The worldwide political environment is increasingly more inward-looking than internationalist, more angry than empathetic. So the theme of this year's Nobel Peace Prize Forum — "globalizing compassion" — is a welcome counternarrative.

The forum, the only event the Norwegian Nobel Institute holds outside of Norway, runs from Monday through Wednesday at the Radisson Blu Mall of America. Among many notable speakers will be honored laureate Kailash Satyarthi, who along with Malala Yousafzai was awarded the 2014 Nobel Peace Prize.

In its citation, the Norwegian Nobel Committee said of the Indian human-rights champion: "Showing great personal courage, Kailash Satyarthi, maintaining Gandhi's tradition, has headed various forms of protests and demonstrations, all peaceful, focusing on the grave exploitation of children for financial gain."

The laureate is not resting. He has used his status to advance the causes he believes in, but he acknowledges the global component of compassion.

"Now we have reached a situation where no problem can be solved in isolation, in compartments or by one country," he told an editorial writer in advance of the forum. "It may be global warming, may be the poverty issue or global recession or unemployment or global terrorism; the problems and solutions are so interconnected, we cannot solve them individually."

Satyarthi cited bracing statistics to explain the global extent of a world where "children have not been prioritized in the political, financial, and social policies and discourses." About 168 million are involved in child labor, and 124 million are denied education. And the violence convulsing much of the world means that up to half a billion are living in conflict areas.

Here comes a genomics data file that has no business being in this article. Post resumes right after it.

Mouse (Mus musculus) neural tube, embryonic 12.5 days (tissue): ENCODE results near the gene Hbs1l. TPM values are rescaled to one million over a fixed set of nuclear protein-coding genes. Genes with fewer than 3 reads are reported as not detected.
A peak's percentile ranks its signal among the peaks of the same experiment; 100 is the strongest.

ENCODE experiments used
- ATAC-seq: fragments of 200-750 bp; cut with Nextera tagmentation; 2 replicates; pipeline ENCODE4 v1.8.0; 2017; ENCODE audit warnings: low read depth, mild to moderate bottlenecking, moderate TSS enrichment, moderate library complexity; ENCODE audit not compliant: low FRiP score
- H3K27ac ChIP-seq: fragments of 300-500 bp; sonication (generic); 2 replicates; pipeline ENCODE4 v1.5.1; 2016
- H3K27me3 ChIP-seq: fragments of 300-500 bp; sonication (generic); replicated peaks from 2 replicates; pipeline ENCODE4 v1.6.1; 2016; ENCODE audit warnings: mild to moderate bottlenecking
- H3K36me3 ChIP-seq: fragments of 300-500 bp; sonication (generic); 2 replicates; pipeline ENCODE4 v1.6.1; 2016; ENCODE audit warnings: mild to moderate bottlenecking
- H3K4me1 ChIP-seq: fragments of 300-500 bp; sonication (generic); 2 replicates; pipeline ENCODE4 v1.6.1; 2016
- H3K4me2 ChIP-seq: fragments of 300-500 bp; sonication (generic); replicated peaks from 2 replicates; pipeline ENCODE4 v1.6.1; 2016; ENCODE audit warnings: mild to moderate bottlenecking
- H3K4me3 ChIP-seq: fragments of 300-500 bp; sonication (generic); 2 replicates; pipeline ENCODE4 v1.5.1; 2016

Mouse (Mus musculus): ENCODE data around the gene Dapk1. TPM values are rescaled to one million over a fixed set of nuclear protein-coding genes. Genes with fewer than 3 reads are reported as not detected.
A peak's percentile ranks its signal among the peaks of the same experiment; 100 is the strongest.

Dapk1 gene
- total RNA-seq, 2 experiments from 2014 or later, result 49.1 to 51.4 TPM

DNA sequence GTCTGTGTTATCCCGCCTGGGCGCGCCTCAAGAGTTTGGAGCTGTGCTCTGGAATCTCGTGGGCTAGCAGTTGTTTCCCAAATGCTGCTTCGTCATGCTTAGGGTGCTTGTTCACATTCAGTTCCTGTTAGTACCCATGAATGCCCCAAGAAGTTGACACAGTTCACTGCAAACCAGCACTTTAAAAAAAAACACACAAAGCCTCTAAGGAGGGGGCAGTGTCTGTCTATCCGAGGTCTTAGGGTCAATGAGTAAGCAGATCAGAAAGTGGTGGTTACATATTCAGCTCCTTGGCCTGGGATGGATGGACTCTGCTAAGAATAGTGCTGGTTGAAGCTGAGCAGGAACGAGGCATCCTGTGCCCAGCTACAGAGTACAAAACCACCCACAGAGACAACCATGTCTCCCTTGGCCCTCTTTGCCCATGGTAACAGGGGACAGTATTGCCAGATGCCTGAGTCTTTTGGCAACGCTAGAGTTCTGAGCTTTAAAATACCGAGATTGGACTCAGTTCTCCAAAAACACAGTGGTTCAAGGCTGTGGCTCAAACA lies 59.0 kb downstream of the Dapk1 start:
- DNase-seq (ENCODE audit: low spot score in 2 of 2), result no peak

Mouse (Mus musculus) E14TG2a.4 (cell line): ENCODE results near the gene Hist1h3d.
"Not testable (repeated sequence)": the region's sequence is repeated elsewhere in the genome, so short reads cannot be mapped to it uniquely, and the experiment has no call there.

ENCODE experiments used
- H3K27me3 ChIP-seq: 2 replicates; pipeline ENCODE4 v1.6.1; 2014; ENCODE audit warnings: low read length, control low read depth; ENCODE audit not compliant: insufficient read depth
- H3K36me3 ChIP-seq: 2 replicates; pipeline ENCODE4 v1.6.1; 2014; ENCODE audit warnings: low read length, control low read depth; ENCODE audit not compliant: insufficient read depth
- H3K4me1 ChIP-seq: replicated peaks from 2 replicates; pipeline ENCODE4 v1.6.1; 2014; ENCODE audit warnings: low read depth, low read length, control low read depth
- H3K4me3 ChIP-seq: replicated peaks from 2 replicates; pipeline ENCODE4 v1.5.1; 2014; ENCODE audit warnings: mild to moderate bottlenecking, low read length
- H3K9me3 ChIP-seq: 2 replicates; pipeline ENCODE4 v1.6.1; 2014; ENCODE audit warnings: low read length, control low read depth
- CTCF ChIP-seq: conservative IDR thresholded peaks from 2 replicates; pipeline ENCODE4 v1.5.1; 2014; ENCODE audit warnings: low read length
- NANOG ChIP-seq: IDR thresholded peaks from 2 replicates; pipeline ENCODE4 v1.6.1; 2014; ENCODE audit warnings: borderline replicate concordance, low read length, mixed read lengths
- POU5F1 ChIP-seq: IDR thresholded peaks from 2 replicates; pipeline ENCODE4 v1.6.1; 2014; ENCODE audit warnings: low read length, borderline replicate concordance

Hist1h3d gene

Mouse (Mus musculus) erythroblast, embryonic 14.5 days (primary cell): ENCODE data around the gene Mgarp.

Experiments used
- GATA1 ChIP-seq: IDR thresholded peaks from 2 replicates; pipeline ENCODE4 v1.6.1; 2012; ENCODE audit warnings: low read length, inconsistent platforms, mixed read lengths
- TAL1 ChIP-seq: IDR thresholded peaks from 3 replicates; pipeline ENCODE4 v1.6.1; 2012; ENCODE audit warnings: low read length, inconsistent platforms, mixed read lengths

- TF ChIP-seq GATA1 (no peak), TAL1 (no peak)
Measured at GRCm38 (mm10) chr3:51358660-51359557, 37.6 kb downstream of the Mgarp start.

In many cases, this deterioration is leading to a counterproductive political response.

"It is seen in many countries: Here we see this presidential election, but also in Europe and other places, some of the politicians are playing on the fear of the people and trying to build a political gain out of it," Satyarthi said. He added: "That's why it's very important that people who believe in the global citizenship and the institutions who are working in this regards have to raise their voices and find ways to work together."

There isn't a better place to start than at the forum. And, by extension, in Minnesota.

"We live in a community that is rooted in thinking about issues related to peace-building and peacemaking," Nobel Peace Prize Forum Executive Director Gina Torry told an editorial writer.

Those rooted in these admirable endeavors should attend the forum and heed Satyarthi's call to be heard and work cohesively. Blunting the coarsening politics that threatens to exacerbate international challenges should start at home, and then the compassion should be extended globally.